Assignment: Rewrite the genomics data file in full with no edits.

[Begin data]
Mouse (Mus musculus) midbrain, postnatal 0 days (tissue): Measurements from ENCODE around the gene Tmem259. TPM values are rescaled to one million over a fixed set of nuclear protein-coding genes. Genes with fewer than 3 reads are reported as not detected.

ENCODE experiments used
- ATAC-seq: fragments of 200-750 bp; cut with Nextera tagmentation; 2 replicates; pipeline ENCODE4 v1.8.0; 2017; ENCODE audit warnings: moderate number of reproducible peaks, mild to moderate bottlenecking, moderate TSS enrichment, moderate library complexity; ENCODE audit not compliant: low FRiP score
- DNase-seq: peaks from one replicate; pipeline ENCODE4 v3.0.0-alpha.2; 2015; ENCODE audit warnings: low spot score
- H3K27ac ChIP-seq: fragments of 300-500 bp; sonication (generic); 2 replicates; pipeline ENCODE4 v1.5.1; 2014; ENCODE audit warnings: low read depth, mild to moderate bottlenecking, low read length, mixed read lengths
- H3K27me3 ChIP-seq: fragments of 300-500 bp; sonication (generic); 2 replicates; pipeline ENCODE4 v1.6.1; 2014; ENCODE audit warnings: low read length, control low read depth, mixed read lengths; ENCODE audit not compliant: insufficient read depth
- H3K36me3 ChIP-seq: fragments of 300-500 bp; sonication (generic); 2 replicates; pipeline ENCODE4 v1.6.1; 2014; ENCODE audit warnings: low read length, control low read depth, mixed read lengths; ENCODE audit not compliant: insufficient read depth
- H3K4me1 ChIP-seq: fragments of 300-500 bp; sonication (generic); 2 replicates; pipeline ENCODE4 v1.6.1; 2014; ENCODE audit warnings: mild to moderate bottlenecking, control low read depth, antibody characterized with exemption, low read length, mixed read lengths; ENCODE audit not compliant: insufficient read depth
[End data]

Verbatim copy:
Mouse (Mus musculus) midbrain, postnatal 0 days (tissue): Measurements from ENCODE around the gene Tmem259. TPM values are rescaled to one million over a fixed set of nuclear protein-coding genes. Genes with fewer than 3 reads are reported as not detected.

ENCODE experiments used
- ATAC-seq: fragments of 200-750 bp; cut with Nextera tagmentation; 2 replicates; pipeline ENCODE4 v1.8.0; 2017; ENCODE audit warnings: moderate number of reproducible peaks, mild to moderate bottlenecking, moderate TSS enrichment, moderate library complexity; ENCODE audit not compliant: low FRiP score
- DNase-seq: peaks from one replicate; pipeline ENCODE4 v3.0.0-alpha.2; 2015; ENCODE audit warnings: low spot score
- H3K27ac ChIP-seq: fragments of 300-500 bp; sonication (generic); 2 replicates; pipeline ENCODE4 v1.5.1; 2014; ENCODE audit warnings: low read depth, mild to moderate bottlenecking, low read length, mixed read lengths
- H3K27me3 ChIP-seq: fragments of 300-500 bp; sonication (generic); 2 replicates; pipeline ENCODE4 v1.6.1; 2014; ENCODE audit warnings: low read length, control low read depth, mixed read lengths; ENCODE audit not compliant: insufficient read depth
- H3K36me3 ChIP-seq: fragments of 300-500 bp; sonication (generic); 2 replicates; pipeline ENCODE4 v1.6.1; 2014; ENCODE audit warnings: low read length, control low read depth, mixed read lengths; ENCODE audit not compliant: insufficient read depth
- H3K4me1 ChIP-seq: fragments of 300-500 bp; sonication (generic); 2 replicates; pipeline ENCODE4 v1.6.1; 2014; ENCODE audit warnings: mild to moderate bottlenecking, control low read depth, antibody characterized with exemption, low read length, mixed read lengths; ENCODE audit not compliant: insufficient read depth